In turn, ERISA defines a “party in interest” of an employee benefit plan as:

(A) any fiduciary (including, but not limited to, any administrator, officer, trustee, or custodian), counsel, or employee of such employee benefit plan;(B) a person providing services to such plan; [or](C) an employer any of whose employees are covered by such plan;…5 (emphasis added)

The two fiduciary liability issues that come to mind in connection with the prohibited transaction rules are (1) the practice of some plan sponsors to agree to plan advisory contracts that contain fiduciary disclaimer clauses, and (2) the question of whether plan sponsors who include annuities in their plans are can possibly be deemed to be enablers to annuity issuers/plan advisors who recommend annuities that require annuitization and forfeiture of the annuity in order to receive the guaranteed income benefits, with no guarantee of even breaking even or any other form of commensurate returns.

The annuity issuer, whether personally or through authorized agents, would presumably be a co-fiduciary in recommending annuities to a plan sponsor. Therefore, a plan partiThe cipant victimized by such an annuity would presumably have recourse against both the plan sponsor and the annuity issuer and/or its agent.

However, if a plan sponsor agrees to the inclusion of a fiduciary disclaimer clause in their advisory contract, the plan sponsor has effectively denied a plan participant that right of recourse against the annuity issuer and/or agent, without any commensurate benefit to the plan participant. Many plan sponsors try to justify agreeing to such provisions by claiming the plan received other benefits, such as revenue sharing.

In my opinion, such arguments have no merit. First, revenue sharing usually only goes to administrative costs, and in no way makes up for the long-term impact of an otherwise unsuitable investment. Second, the idea that any amount of revenue sharing would adequately compensate a plan participant and their heirs for the impact of the losses discussed herein is absurd.

Going Forward
I fully expect the usual response from the annuity advocates: “You are unfair and biased” and “you did not even mention the other benefits annuities offer.” I just mass delete them, as my loyalties are to my clients and true investment fiduciaries.

What annuity advocates do not understand, or want to understand, is that fiduciary law is not a matter of balancing alleged advantages against proven disadvantages. In fiduciary law, you get one chance to get it right. There are mulligans or “do-overs” in fiduciary law. One mistake is all it takes.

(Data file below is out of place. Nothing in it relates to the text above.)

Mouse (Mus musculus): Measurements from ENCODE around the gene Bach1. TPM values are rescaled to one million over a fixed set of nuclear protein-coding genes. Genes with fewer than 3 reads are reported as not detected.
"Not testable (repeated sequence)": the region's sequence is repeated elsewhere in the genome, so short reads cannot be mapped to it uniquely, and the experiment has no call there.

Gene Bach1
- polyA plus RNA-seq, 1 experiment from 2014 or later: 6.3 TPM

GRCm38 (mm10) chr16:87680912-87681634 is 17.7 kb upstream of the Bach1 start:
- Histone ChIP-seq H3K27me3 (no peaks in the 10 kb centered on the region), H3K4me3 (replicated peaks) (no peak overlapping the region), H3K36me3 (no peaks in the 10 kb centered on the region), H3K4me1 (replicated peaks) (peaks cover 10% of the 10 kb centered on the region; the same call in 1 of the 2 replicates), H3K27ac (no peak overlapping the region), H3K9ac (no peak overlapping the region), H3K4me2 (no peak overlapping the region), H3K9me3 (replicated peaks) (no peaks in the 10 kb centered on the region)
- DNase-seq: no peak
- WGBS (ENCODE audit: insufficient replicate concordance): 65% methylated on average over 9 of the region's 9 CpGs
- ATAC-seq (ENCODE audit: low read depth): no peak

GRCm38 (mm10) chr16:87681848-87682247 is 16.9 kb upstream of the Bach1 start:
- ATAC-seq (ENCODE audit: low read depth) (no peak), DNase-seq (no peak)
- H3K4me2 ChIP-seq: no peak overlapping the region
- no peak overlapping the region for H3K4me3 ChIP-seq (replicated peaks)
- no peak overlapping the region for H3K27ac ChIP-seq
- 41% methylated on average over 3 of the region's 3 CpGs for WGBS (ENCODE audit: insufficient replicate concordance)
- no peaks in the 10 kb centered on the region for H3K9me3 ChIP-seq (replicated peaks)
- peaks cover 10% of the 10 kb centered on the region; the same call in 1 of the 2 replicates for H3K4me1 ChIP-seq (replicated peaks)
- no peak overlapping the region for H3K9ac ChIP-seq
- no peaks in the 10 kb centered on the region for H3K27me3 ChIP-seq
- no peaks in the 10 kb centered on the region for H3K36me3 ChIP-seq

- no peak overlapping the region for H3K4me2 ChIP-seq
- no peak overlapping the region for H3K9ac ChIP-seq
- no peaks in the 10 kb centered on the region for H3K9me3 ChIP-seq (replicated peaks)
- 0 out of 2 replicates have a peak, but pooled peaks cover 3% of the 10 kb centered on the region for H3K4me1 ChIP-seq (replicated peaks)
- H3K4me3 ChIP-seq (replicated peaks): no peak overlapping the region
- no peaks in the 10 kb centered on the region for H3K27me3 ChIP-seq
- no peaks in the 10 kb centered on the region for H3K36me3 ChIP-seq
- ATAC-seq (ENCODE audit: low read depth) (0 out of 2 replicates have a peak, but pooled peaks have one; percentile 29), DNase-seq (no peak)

I discussed the potential fiduciary risks associated with several types of annuities in an earlier post. Anticipating a negative response, I relied heavily on and cited noted industry experts throughout the post. In my opinion, the failure of the annuity industry to recognize and address the legitimate fiduciary issues that plan sponsors and other investment fiduciaries face is the primary reason why the annuity industry has never marketed successfully to fiduciaries.

I am a fiduciary risk management counsel to plan sponsors, trustees, and other investment fiduciaries. My sole concern is in identifying potential fiduciary risk “traps” and helping my clients ignore them.

I am not interested in the various bells and whistles that annuities may offer because they will not matter if an annuity is not otherwise prudent, for even one reason, under fiduciary law. Again, fiduciaries get one chance to get it right.

I tell my fiduciary risk management clients to always ask three questions as part of their required fiduciary investigation and evaluation process:

1. It the investment expressly required by ERISA?
2. Is the investment consistent with the fiduciary standards set out in the Restatement (Third) of Trusts?
3. Could/would the investment potentially expose the plan and plan sponsor to unnecessary fiduciary liability?

If the answer to the first two questions is “no,” or the answer is “yes” to the third question, then clients know my manta – “why go there?” As that great philosopher Forrest Gump once said, “stupid is as stupid does.” My experience has been that the majority of risk management/fiduciary liability mistakes made by plan sponsors and other investment fiduciaries is due to the fact that they do not truly understand their fiduciary responsibilities and they listen to advice from conflicted “advisers.”

1. 29 U.S.C. § 1104(a)(1)(A)
2. 29 U.S.C. § 1104(a)(1)(B)
3. 29 U.S.C. § 1106(a)(1)
4. 29 U.S.C. § 1106(a)(1)
5. 29 U.S.C. § 1002(14)

Copyright InvestSense, LLC 2022. All rights reserved.

This article is for informational purposes only, and is neither designed nor intended to provide legal, investment, or other professional advice since such advice always requires consideration of individual circumstances.  If legal, investment, or other professional assistance is needed, the services of an attorney or other professional advisor should be sought.

About jwatkins

I am a securities and ERISA attorney. I am a CFP Board Emeritus™ member and an Accredited Wealth Management Advisor™. I am a 1977 graduate of Georgia State University and a 1981 graduate of the University of Notre Dame Law School. I am the author of "CommonSense InvestSense: The Power of the Informed Investor" and " The 401(k)/403(b) Investment Manual: What Plan Sponsors and Plan Participants REALLY Need To Know. " As a former compliance director, I have extensive experience in evaluating the legal prudence of various types of investments, including mutual funds and annuities. My goal is to combine my legal and compliance experience in order to help educate investors on sound, proven investment strategies that will help them protect their financial security.